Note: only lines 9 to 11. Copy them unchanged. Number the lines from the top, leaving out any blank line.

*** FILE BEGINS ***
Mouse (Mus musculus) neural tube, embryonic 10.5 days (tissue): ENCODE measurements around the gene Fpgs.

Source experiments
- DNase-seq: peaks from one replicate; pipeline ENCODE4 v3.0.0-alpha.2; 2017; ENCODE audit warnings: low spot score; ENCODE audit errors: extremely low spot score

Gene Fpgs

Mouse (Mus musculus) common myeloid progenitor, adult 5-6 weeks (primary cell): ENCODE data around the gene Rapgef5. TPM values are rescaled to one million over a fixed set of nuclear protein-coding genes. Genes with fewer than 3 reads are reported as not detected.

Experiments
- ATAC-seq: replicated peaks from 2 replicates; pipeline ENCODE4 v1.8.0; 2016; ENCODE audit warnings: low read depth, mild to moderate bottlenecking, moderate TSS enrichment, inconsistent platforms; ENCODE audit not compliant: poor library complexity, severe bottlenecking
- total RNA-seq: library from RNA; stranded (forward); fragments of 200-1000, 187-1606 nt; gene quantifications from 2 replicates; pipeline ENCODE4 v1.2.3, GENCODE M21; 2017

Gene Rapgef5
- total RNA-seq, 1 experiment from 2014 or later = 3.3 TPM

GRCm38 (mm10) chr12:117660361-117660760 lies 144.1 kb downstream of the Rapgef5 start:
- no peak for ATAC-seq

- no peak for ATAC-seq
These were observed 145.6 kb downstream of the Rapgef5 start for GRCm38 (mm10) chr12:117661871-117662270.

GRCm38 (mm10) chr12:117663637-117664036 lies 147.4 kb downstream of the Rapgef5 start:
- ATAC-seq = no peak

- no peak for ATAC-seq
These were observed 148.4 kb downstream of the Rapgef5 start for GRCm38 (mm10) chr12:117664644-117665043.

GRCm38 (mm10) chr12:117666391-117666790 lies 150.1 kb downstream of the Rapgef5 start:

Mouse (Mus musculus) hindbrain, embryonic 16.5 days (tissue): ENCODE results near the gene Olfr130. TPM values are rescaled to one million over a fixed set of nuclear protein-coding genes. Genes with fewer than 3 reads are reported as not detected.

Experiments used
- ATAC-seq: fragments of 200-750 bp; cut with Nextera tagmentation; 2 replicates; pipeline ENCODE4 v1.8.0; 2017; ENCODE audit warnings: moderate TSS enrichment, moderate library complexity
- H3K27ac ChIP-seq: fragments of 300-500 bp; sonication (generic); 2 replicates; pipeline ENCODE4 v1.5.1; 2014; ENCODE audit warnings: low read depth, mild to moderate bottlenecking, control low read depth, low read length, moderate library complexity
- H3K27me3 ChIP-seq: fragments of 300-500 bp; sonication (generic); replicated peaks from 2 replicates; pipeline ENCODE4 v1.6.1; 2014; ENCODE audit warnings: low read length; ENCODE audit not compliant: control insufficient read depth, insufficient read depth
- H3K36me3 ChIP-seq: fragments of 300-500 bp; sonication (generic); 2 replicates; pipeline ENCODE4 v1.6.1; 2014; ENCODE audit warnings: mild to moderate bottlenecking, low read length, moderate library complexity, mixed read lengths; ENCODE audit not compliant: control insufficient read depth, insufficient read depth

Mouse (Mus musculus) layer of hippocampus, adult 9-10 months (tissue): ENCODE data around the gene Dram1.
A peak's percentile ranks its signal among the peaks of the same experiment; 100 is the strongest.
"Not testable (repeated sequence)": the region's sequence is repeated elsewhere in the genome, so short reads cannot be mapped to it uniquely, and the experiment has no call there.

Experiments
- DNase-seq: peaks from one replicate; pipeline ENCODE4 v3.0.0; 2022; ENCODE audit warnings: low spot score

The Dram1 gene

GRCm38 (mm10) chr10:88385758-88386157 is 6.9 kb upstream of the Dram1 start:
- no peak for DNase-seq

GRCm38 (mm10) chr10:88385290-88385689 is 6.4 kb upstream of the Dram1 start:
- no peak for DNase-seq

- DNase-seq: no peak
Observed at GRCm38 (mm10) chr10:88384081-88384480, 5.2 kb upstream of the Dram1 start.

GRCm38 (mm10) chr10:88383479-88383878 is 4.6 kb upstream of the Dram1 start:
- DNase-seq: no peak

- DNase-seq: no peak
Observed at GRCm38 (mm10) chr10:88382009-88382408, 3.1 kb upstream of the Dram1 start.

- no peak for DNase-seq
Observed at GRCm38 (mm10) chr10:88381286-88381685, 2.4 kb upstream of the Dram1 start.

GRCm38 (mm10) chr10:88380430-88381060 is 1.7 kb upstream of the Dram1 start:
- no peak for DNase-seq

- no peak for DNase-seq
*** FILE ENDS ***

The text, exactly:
Gene Rapgef5
- total RNA-seq, 1 experiment from 2014 or later = 3.3 TPM

GRCm38 (mm10) chr12:117660361-117660760 lies 144.1 kb downstream of the Rapgef5 start: